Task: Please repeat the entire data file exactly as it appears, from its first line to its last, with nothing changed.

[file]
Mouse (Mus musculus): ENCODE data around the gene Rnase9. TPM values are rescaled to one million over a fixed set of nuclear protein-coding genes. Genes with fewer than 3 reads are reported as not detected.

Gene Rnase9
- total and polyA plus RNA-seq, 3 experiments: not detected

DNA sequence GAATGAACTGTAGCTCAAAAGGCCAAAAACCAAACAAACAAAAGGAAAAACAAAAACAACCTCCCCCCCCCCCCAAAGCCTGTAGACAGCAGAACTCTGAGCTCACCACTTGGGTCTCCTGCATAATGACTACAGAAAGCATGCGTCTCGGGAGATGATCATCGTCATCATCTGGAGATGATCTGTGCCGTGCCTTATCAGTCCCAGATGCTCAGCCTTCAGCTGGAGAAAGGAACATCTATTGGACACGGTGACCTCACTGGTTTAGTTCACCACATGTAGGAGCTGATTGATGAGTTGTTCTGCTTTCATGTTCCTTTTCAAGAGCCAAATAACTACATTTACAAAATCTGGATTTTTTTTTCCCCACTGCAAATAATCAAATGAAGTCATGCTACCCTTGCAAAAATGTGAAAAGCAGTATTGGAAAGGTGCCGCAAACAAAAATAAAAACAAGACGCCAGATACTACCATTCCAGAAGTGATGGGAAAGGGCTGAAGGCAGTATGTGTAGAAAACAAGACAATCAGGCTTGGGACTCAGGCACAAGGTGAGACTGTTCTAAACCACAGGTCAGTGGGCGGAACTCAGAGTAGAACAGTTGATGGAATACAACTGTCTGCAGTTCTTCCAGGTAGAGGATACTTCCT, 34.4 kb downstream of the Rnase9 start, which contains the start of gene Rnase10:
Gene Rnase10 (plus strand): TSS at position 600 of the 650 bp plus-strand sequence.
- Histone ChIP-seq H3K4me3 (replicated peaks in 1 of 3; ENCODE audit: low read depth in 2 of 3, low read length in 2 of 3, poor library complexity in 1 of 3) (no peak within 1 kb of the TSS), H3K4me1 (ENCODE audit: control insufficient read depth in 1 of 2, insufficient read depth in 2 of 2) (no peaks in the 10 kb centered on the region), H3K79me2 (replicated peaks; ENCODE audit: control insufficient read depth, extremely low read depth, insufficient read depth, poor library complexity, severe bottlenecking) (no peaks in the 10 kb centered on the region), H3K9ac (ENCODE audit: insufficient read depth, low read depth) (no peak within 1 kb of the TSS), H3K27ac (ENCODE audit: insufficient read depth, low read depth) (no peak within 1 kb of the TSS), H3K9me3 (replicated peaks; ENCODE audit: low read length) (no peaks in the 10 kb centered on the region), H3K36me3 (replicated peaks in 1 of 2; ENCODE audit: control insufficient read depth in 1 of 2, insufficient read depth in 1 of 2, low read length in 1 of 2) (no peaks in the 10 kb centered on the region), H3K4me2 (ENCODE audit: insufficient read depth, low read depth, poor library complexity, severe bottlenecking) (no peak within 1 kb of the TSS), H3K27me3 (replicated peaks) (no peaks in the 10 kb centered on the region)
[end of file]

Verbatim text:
Mouse (Mus musculus): ENCODE data around the gene Rnase9. TPM values are rescaled to one million over a fixed set of nuclear protein-coding genes. Genes with fewer than 3 reads are reported as not detected.

Gene Rnase9
- total and polyA plus RNA-seq, 3 experiments: not detected

DNA sequence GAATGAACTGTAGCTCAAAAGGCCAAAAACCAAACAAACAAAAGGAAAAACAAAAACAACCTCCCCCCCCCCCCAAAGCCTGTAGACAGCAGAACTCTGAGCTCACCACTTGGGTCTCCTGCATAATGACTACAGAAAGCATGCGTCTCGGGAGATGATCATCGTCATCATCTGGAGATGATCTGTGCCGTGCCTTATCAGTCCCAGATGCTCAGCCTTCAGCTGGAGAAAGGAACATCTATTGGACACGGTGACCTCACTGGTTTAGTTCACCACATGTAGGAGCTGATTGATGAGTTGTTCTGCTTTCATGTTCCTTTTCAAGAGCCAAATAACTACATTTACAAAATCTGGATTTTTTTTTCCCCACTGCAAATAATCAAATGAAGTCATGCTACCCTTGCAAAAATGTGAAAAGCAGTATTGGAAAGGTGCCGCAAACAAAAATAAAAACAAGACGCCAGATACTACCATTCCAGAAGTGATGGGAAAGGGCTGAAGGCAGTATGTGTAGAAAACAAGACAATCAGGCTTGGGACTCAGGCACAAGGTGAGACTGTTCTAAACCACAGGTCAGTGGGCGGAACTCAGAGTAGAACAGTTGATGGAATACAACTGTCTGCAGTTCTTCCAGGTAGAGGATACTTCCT, 34.4 kb downstream of the Rnase9 start, which contains the start of gene Rnase10:
Gene Rnase10 (plus strand): TSS at position 600 of the 650 bp plus-strand sequence.
- Histone ChIP-seq H3K4me3 (replicated peaks in 1 of 3; ENCODE audit: low read depth in 2 of 3, low read length in 2 of 3, poor library complexity in 1 of 3) (no peak within 1 kb of the TSS), H3K4me1 (ENCODE audit: control insufficient read depth in 1 of 2, insufficient read depth in 2 of 2) (no peaks in the 10 kb centered on the region), H3K79me2 (replicated peaks; ENCODE audit: control insufficient read depth, extremely low read depth, insufficient read depth, poor library complexity, severe bottlenecking) (no peaks in the 10 kb centered on the region), H3K9ac (ENCODE audit: insufficient read depth, low read depth) (no peak within 1 kb of the TSS), H3K27ac (ENCODE audit: insufficient read depth, low read depth) (no peak within 1 kb of the TSS), H3K9me3 (replicated peaks; ENCODE audit: low read length) (no peaks in the 10 kb centered on the region), H3K36me3 (replicated peaks in 1 of 2; ENCODE audit: control insufficient read depth in 1 of 2, insufficient read depth in 1 of 2, low read length in 1 of 2) (no peaks in the 10 kb centered on the region), H3K4me2 (ENCODE audit: insufficient read depth, low read depth, poor library complexity, severe bottlenecking) (no peak within 1 kb of the TSS), H3K27me3 (replicated peaks) (no peaks in the 10 kb centered on the region)